I have been privileged enough to operate the last four helicopters, three of them in a Captain role. My first Captaincy came on the Bell 407 in 2009. It is such a dynamic and fun helicopter to fly. So much power and very maneuverable; keep that blood flowing through you. My second Captaincy came on the Bell 412EP roughly a year later in 2010. A beast and workhorse of a helicopter. This machine takes your dirty work and gets it done beautifully. Very dependable (as all Bell aircraft have proven) and very suitable not just for our operating hot and humid environs but for the roles within which it is utilized. The 429 initial course at the Bell Training Academy has laid a solid platform. From here, I will head back home and continue operations in our newest assets!
The first two of three 429s will be delivered and subsequently ferried to Jamaica in August to begin their operations as the newest members of the JDF fleet. We are very excited for the 429 as it is growing in popularity across the world.
Until I am fully immersed in the Bell 429, my love remains mostly for the Bell 412EP. I have done countless amount of rescue missions in it, two of which I was awarded National Honours and recognition in 2013 and 2017. The latter was for a daring night hoisting mission 15 miles offshore for a mariner who had been seriously injured. My entire crew was awarded Medal of Honour for Meritorious Service.
Q3: Tell us about your unique flying experience in Jamaica. Aspects of Jamaica you like to highlight and why? Have you flown in other cities, countries, or exotic locations?
As a military helicopter pilot, my missions are very diverse. It is with this type of thinking why most of our helicopters purchased from Bell are modified to suit our operations. To that end my roles include but are not limited to VVIP, SAR, HEMS, Bambi Bucket, Hoisting, Troop Transport, FLIR and aerial surveillance, Powerline Reconnaissance amongst others. I am also a Qualified Helicopter Instructor; in addition to flying most of these sorties, I get to teach younger pilots, a job I have loved ever since meeting my first helicopter instructor. He made everything so easy and fun to learn. These diverse mission roles allow us to operate as an elite aviation unit.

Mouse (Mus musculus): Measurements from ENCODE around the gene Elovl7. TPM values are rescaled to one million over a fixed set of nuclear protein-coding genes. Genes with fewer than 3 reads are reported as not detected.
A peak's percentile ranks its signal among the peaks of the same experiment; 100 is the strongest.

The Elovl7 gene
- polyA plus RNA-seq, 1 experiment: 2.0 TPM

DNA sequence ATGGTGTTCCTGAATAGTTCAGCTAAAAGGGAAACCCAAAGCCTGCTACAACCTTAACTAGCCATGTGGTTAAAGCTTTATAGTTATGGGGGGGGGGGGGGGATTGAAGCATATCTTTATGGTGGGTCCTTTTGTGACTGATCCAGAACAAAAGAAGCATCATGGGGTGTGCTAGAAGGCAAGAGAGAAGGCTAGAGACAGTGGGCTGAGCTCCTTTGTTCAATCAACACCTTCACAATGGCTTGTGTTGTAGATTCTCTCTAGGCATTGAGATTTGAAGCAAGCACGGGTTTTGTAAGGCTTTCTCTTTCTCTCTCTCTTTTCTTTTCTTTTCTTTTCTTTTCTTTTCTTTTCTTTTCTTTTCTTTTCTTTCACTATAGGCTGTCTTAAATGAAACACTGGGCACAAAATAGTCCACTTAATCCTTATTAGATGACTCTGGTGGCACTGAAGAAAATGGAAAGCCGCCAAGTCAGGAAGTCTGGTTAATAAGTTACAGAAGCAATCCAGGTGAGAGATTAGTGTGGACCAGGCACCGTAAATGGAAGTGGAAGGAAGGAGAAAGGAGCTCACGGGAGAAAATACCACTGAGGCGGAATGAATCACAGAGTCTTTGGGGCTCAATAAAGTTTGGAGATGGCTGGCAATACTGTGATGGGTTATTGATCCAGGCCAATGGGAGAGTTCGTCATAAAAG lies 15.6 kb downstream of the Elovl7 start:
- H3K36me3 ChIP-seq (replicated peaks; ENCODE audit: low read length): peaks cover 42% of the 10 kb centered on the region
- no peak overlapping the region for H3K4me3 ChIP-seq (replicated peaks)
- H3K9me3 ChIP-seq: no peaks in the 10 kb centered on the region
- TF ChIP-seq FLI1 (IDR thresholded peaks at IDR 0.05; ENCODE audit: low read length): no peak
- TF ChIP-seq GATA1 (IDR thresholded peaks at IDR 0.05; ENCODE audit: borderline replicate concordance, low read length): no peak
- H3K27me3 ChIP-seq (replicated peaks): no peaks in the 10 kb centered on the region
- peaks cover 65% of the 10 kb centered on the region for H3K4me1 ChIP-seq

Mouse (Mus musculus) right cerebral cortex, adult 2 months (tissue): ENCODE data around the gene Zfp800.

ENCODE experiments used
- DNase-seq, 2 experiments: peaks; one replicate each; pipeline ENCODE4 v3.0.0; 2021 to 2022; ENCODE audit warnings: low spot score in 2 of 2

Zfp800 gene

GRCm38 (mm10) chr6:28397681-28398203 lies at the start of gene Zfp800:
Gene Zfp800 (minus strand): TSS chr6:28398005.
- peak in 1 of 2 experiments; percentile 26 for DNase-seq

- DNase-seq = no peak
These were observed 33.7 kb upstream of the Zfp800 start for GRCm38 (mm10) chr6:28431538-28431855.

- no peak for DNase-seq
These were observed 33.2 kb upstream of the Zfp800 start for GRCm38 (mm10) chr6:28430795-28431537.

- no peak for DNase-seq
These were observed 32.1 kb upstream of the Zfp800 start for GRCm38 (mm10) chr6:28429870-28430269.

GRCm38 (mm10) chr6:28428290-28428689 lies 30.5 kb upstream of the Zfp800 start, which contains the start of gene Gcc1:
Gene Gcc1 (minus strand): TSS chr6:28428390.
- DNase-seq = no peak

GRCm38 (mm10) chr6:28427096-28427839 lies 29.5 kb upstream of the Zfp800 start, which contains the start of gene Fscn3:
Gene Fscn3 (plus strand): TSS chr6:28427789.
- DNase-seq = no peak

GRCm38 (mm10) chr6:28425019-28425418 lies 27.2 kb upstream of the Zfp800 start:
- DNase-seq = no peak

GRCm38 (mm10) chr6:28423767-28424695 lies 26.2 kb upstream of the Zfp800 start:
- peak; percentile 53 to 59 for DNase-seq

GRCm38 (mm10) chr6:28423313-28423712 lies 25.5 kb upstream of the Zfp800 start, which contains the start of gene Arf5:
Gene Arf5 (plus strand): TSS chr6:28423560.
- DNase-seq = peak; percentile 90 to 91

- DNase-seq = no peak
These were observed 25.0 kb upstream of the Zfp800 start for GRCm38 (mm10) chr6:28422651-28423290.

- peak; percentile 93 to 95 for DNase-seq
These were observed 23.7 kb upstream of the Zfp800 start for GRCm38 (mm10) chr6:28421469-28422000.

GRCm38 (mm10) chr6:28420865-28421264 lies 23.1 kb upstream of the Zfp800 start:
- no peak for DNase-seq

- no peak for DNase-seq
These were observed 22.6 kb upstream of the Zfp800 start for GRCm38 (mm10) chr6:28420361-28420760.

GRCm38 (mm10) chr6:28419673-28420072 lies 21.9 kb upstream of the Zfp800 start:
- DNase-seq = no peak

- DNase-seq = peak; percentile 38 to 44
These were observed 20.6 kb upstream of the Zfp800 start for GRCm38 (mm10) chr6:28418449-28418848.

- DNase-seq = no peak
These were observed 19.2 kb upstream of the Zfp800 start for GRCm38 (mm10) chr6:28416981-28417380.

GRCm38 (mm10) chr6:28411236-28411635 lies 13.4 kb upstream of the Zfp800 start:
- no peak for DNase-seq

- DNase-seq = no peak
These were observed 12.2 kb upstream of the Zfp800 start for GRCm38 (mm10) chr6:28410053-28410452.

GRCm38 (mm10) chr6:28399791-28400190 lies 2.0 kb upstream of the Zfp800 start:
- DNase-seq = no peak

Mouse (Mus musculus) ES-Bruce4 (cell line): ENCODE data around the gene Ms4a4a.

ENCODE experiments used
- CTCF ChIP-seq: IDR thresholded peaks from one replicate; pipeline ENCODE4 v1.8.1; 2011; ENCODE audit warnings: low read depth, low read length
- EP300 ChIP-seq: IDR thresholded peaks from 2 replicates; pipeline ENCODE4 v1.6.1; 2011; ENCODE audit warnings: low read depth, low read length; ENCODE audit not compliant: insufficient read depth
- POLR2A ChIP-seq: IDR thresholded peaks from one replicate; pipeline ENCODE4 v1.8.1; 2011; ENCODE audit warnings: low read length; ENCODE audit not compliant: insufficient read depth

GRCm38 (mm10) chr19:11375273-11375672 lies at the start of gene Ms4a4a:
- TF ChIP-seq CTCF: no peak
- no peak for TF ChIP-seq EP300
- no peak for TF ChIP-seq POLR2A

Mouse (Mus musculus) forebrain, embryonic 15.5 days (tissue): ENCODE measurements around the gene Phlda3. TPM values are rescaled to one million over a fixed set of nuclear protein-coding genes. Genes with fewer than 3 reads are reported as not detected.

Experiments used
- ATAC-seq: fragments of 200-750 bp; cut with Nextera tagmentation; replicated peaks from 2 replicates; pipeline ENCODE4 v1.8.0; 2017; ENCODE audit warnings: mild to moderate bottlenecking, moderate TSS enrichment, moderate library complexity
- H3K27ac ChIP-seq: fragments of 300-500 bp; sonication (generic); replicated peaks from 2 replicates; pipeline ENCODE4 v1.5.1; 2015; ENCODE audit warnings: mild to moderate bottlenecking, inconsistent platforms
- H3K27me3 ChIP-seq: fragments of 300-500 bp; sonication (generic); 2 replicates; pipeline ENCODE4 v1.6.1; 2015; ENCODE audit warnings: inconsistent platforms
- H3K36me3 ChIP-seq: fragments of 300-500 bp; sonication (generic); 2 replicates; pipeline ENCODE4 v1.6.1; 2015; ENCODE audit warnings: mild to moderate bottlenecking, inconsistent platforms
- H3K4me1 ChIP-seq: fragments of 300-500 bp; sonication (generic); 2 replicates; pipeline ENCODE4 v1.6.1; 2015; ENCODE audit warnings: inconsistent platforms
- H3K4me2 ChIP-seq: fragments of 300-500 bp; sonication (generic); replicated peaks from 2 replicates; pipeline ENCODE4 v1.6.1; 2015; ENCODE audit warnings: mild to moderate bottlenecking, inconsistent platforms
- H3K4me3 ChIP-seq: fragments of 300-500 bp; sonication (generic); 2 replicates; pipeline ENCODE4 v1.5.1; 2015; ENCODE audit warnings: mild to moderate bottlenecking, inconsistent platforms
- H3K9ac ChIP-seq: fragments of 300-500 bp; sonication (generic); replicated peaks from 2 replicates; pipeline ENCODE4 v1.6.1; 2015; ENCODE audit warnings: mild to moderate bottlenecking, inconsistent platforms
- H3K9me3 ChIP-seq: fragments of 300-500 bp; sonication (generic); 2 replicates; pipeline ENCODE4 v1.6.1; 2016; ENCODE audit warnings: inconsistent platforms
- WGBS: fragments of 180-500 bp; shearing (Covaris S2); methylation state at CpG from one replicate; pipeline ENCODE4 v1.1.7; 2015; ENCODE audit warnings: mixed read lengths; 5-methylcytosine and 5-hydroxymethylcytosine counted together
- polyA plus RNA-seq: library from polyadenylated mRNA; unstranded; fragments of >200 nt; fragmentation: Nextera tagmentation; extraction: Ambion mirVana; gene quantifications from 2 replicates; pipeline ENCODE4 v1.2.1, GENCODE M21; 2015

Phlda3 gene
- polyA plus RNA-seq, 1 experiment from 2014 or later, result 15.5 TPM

Jamaica is well known for its culture, music, athleticism, beautiful beaches, its topography but more for its people. I am very torn between flying in the mountains and the northern and western side of the islands. The mountains are evergreen with cascading waterfalls seeping out the sides providing a picture so beautiful, it will be a photographer’s delight. If I am however to choose, I will have to go with the northern and western sides of the country. Golf courses, touristy destinations (Ocho Rios, Montego Bay and Negril come to mind), beautiful view of the Caribbean Sea, Rolling green hills, historic ports (Falmouth), Rivers/ waterfalls (Dunns River Falls), cliff faces, natural harbours and miles upon miles of beautiful white sand beaches. I absolutely love the topography of Jamaica and I spend quite a bit of time capturing it when I’m not focused on my flying. I feel like a Brand Ambassador for Jamaica. Since of late my Instagram account has been focused on inviting the world to Jamaica… Home of alright!